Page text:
ROI = (\frac{\textrm{final value}}{\textrm{amount paid}})^{(\frac{1}{\textrm{years invested}})} - 1

One point I briefly mentioned in that post was that it’s more valuable to receive payouts from an investment earlier, but for simplicity we treated the payouts from buying in bulk as being received in a lump sum once everything had been used. This wasn’t just for the simplicity of that post, it was also because (as far as I know) there is no version of ROI that accounts for an investment with recurring costs or recurring earnings. If you look for how to calculate ROI/CAGR, the equations all assume a single starting value and a single final value – there’s no room to account for extending or unwinding a position over the course of holding an investment. If you continuously buy and sell shares of a stock, for instance, you can track the ROI of a particular share by pinpointing the date you bought and sold it, but there’s no equation to to figure out the overall ROI that all the shares of that stock have provided you.

Introducing ROIRCE

In this post I’d like to propose a method for characterizing the performance of an investment that has recurring costs/earnings (or more broadly speaking, doesn’t have a single fixed purchase date and a single fixed sell date). I’m sure someone else could come up with a much better name and acronym, but here I’ll call this metric Return On Investment for Recurring Costs/Earnings, or ROIRCE. ROIRCE borrows from how Net Present Value is calculated, in terms of how it discounts costs and earnings in the future.

The ROIRCE value is chosen such that the following equation holds:

 \sum \frac{\textrm{cost}_i}{(1+ROIRCE)^{t_i}} = \sum \frac{\textrm{earning}_i}{(1+ROIRCE)^{t_i}}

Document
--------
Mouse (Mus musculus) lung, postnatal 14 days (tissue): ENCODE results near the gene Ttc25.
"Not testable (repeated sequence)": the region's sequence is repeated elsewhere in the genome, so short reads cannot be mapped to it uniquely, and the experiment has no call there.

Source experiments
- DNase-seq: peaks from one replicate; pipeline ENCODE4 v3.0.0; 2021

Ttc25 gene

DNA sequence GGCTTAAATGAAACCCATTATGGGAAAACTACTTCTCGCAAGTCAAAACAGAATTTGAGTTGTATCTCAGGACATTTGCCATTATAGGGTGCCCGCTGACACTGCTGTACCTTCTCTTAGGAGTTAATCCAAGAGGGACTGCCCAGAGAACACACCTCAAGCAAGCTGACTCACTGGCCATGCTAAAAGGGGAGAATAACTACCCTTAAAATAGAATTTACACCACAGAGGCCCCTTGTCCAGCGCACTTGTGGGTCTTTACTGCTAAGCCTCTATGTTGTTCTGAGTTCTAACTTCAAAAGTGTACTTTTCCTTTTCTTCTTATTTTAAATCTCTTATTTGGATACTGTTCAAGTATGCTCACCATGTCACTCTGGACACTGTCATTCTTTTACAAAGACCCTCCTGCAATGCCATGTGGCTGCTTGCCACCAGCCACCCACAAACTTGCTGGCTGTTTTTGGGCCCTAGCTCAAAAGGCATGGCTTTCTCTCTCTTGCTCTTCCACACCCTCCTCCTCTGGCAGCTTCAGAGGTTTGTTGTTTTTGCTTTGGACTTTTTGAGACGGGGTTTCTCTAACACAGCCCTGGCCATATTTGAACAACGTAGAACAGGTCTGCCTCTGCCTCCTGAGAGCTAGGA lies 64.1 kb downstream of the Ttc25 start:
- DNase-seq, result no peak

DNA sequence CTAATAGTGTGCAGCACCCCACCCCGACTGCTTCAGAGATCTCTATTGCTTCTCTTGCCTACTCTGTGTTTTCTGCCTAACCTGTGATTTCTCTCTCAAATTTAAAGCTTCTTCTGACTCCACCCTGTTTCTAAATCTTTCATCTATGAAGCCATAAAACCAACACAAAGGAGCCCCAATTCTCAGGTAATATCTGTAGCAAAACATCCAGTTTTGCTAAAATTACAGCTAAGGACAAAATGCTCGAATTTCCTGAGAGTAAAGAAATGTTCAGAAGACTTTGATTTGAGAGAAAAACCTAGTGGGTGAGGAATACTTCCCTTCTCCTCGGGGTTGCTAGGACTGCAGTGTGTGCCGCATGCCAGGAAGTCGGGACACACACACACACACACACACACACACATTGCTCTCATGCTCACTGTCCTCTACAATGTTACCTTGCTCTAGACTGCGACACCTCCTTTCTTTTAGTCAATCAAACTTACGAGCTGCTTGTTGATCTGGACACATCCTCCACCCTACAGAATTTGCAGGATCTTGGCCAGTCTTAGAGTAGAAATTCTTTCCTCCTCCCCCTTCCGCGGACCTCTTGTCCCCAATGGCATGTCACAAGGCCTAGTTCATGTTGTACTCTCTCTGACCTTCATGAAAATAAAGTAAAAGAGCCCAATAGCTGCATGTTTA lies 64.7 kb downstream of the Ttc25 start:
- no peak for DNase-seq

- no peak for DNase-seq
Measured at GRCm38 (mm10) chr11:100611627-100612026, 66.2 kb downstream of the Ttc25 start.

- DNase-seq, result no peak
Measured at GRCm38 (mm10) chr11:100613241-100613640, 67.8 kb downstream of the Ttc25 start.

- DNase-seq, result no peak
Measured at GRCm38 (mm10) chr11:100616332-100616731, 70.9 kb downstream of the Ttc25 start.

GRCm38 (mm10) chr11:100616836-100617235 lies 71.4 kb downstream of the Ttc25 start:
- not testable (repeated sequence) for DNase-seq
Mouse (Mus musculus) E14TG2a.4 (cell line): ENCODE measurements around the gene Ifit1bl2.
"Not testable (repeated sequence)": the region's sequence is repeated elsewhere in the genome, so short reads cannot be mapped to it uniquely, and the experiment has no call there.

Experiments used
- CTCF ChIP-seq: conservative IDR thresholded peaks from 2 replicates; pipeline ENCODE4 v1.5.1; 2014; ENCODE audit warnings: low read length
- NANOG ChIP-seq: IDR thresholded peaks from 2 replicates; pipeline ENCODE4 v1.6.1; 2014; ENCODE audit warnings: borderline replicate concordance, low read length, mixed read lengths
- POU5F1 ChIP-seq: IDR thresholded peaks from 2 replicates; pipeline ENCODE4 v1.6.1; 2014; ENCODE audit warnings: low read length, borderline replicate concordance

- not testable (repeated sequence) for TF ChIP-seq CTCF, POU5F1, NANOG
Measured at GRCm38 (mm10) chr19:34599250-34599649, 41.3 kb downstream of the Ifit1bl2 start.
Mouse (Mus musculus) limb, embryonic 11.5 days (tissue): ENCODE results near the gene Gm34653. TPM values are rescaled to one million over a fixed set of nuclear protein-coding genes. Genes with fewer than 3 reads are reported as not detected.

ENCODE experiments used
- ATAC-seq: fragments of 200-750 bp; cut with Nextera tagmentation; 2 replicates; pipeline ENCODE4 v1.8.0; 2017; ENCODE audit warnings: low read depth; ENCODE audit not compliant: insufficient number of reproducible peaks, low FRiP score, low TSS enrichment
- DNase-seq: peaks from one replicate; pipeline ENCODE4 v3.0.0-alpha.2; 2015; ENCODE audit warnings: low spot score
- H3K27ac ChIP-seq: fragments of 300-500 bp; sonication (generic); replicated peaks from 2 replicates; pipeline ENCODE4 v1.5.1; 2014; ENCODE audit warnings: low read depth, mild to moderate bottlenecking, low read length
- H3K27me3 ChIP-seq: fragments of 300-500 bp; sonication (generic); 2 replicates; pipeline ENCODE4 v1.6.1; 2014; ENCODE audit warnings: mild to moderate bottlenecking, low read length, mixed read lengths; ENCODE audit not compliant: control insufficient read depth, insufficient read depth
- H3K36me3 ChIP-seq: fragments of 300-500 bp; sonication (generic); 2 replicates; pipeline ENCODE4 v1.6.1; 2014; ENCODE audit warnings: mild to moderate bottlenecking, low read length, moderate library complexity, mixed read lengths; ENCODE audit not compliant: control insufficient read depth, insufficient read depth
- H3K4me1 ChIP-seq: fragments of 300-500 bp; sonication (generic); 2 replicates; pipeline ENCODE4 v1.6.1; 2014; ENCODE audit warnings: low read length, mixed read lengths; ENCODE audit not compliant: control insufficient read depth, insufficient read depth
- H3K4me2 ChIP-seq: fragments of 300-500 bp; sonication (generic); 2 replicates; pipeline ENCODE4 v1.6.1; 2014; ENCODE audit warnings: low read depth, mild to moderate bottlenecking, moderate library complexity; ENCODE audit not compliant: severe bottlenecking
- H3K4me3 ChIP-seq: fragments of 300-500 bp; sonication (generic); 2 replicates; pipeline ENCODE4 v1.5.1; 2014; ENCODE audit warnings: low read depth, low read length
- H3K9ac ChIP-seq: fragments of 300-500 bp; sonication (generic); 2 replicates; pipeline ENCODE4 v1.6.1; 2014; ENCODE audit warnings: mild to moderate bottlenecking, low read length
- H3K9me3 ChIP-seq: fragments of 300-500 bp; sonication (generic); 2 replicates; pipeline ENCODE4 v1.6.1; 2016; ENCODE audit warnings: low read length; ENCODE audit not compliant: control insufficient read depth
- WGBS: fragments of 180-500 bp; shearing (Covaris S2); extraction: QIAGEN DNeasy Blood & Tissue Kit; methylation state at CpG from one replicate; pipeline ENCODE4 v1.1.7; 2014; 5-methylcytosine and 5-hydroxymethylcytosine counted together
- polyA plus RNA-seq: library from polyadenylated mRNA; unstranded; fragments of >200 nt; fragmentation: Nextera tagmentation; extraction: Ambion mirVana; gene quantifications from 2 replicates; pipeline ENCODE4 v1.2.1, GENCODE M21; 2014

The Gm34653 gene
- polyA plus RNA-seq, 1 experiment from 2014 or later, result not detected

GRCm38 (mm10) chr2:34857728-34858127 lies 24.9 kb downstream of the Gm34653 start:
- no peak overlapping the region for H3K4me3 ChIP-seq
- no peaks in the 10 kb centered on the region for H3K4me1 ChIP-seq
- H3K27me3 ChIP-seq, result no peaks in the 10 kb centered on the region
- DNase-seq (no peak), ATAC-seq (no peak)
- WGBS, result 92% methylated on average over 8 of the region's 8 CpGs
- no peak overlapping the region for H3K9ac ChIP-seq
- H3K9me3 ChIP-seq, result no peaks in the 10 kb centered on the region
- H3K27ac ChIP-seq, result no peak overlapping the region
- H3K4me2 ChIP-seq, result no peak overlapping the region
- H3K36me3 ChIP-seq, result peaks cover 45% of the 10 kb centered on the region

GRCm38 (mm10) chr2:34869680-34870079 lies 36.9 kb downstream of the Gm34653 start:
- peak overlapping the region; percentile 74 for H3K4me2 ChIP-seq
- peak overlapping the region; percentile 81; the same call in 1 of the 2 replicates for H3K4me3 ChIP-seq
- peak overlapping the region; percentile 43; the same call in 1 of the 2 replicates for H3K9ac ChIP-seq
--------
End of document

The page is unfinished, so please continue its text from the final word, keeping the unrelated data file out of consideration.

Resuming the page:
where t_i is the time in years from the beginning of the first investment where the associated cost is incurred or the associated earning is collected. The left side of the equation is the effective total cost of the investment, while the right side of the equation is the effective total earnings from the investment, with each discounted based on how long they took to realize.

Unfortunately, this is an implicit function, which makes it inconvenient to solve, and probably precludes ROIRCE from popular use. Here is one algorithm we could use to solve for ROIRCE:

  1. Guess a value, and plug it into the ROIRCE equation
  2. If the left side of the equation is greater, you need to reduce the ROIRCE value, while if the right side is greater, you need to increase the ROIRCE value
  3. Repeat steps 1 and 2 until the two sides of the equation are effectively equal

(For a more specific approach for raising/lowering the ROIRCE value, you could try a bisection method.)

An application of ROIRCE

The reason I was reminded of this idea (which I had intended to write about since I wrote the last post, but never got around to) was a post on the personal finance subreddit about whether after winning a lotto jackpot, one should take the lump sum or monthly payments. Unfortunately I can’t find the exact post anymore, but the options were either to take $60k in a lump sum, or $1k/month for 10 years (which totals to $120k). The actual post was full of good advice about practical concerns like which option is more advantageous from tax and psychological perspectives, but in this post we’ll consider the options in a simple, tax-free world, and approach the choice purely mathematically.

One response argued that it’s better to take the lump sum of $60k, since if you invested it you could expect to have >$120k by the time you would’ve received the last monthly payment. Another pointed out the flaw in this reasoning, which is that with the monthly payments you’re not sitting on them until the 10 years is up, you can invest that money and earn from it in the mean time. I agree with the second poster, since the first poster falls victim to the same oversimplification we made last post.

We can calculate the traditional ROI required for the lump sum to be better than receiving $120k ten years later through the following calculation:

ROI = (\frac{\$120k}{\$60k})^{(\frac{1}{10})} - 1 = 7.2\%